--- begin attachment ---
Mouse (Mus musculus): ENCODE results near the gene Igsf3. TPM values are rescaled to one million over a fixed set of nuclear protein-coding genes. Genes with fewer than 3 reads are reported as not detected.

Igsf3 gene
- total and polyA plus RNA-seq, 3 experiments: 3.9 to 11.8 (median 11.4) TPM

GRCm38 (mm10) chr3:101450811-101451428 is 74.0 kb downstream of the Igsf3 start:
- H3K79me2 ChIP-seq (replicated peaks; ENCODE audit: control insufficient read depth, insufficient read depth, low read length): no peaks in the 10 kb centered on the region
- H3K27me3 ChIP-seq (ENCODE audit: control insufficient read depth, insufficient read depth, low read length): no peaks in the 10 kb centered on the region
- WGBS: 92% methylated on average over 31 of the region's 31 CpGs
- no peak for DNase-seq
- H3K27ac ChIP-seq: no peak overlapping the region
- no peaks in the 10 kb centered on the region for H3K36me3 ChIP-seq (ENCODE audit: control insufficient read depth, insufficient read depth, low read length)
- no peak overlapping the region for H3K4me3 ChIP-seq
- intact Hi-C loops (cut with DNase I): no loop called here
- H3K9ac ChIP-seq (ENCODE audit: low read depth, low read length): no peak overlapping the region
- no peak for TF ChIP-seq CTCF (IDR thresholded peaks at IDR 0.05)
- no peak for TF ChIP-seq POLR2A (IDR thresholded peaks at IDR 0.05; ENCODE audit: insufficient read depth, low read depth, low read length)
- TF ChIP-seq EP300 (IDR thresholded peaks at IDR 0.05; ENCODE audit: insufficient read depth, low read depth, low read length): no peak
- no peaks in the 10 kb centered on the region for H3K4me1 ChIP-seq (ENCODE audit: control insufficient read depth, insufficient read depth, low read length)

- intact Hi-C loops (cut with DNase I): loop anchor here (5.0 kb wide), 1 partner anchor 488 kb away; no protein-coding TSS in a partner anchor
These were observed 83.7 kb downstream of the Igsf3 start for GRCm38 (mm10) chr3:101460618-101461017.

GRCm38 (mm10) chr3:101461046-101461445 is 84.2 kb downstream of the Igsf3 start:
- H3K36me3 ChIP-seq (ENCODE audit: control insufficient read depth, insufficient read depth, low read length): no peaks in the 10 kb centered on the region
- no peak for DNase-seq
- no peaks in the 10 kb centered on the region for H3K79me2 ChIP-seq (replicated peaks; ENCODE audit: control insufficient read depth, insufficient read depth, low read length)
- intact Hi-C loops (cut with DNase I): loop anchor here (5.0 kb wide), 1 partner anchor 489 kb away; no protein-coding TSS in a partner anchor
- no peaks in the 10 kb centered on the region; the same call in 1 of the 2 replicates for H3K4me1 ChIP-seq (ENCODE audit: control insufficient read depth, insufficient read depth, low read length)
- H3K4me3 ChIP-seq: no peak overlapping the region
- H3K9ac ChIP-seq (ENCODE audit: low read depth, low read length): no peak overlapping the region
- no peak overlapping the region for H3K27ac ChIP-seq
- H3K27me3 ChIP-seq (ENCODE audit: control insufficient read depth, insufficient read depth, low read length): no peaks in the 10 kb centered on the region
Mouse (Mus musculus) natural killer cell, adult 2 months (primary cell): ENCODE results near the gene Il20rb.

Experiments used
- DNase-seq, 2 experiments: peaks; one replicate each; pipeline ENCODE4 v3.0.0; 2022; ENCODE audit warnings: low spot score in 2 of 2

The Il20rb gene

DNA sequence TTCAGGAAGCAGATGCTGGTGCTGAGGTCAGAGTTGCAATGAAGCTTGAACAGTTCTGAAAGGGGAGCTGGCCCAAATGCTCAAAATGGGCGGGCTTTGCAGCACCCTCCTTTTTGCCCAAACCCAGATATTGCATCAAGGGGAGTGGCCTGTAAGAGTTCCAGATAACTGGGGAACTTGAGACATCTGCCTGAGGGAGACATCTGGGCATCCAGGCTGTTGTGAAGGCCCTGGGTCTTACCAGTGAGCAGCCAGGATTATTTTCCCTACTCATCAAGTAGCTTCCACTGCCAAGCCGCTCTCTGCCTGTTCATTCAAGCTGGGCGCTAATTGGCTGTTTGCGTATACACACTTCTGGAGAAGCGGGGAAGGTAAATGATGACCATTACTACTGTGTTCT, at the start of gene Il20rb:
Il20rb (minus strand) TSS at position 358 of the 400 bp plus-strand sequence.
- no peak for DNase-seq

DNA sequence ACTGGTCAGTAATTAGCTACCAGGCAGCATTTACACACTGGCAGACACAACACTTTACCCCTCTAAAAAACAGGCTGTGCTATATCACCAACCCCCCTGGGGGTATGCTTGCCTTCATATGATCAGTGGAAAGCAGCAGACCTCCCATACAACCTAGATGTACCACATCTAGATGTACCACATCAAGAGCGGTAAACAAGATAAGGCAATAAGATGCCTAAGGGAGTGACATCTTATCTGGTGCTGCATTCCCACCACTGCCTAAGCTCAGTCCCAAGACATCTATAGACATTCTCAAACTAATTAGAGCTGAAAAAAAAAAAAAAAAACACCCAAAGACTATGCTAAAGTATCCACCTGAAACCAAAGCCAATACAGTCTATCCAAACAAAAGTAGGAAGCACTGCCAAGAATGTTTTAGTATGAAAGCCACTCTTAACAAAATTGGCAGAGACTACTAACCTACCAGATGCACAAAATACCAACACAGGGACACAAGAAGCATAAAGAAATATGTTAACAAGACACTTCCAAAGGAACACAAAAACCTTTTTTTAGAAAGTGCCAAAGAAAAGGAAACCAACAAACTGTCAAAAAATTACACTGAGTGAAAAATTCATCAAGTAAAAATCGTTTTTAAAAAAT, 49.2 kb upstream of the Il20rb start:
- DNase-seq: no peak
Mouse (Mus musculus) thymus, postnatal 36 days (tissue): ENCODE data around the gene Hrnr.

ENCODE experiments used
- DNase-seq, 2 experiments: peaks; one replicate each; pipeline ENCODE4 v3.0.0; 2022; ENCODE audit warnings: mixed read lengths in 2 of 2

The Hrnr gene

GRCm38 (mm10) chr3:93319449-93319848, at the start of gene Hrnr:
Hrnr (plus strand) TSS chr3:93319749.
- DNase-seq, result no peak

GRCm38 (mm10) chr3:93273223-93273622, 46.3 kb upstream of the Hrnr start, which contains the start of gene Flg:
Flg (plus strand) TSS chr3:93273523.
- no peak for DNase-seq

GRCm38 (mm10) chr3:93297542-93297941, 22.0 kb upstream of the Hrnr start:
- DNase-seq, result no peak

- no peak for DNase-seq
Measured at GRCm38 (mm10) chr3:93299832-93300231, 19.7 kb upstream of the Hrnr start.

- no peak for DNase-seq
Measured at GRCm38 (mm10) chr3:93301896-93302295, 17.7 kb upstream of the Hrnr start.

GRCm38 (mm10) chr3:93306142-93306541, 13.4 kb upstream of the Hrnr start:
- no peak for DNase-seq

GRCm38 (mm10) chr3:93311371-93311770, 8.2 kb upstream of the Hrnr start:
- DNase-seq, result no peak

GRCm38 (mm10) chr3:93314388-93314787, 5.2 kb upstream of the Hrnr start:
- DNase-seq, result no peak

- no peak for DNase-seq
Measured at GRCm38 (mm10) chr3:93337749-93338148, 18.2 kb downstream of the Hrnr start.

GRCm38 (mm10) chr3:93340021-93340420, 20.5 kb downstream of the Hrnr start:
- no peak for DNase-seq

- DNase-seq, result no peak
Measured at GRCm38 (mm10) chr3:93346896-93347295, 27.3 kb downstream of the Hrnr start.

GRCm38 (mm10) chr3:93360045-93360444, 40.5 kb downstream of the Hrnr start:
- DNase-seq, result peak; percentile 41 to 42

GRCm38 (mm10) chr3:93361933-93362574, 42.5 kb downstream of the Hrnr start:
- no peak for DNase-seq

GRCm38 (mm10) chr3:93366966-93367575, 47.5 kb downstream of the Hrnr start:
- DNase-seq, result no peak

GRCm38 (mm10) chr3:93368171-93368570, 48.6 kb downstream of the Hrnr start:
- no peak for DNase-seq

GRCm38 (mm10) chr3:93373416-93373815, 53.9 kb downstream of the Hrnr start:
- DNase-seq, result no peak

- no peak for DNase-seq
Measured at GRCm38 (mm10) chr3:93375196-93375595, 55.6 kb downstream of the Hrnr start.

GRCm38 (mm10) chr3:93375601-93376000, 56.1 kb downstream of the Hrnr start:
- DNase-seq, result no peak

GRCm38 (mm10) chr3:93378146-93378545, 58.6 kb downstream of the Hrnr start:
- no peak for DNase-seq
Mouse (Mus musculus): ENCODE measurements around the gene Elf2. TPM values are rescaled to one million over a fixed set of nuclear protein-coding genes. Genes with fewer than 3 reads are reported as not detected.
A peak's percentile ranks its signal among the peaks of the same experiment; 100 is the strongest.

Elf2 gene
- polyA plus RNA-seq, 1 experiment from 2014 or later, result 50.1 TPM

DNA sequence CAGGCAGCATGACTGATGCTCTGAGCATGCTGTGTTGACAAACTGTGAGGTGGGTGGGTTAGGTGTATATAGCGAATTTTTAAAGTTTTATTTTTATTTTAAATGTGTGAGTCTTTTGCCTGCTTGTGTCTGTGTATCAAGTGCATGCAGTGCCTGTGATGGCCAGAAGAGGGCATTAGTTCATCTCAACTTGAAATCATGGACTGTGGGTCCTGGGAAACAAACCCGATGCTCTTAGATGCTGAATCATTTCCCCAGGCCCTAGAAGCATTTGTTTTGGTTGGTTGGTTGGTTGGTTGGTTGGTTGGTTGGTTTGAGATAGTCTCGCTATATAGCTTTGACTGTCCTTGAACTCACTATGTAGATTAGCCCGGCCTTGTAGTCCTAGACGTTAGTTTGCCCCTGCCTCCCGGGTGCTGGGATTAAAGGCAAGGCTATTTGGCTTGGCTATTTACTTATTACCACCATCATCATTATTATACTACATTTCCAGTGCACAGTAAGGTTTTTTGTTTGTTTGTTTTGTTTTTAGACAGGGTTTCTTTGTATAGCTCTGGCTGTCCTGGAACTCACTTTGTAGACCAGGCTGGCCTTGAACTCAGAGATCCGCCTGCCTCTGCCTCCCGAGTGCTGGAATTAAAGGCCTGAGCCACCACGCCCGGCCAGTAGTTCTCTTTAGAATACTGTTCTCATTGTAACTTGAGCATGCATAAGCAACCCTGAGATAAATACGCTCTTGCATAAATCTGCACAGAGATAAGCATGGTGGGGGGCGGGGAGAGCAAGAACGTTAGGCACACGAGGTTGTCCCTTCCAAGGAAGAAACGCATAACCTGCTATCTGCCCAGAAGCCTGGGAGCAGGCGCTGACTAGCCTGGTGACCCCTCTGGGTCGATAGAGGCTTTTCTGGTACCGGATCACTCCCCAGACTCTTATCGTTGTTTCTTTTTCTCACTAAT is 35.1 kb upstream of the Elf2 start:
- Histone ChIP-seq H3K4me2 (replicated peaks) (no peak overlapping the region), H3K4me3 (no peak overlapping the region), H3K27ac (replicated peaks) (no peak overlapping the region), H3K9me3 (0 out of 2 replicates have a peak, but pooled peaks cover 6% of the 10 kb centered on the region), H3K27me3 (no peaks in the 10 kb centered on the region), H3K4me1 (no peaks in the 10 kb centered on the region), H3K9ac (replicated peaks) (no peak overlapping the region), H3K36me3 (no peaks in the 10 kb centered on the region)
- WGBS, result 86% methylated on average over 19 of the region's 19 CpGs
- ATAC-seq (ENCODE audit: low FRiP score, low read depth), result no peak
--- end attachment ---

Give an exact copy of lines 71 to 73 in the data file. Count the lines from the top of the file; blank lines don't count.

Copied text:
GRCm38 (mm10) chr3:93366966-93367575, 47.5 kb downstream of the Hrnr start:
- DNase-seq, result no peak

GRCm38 (mm10) chr3:93368171-93368570, 48.6 kb downstream of the Hrnr start: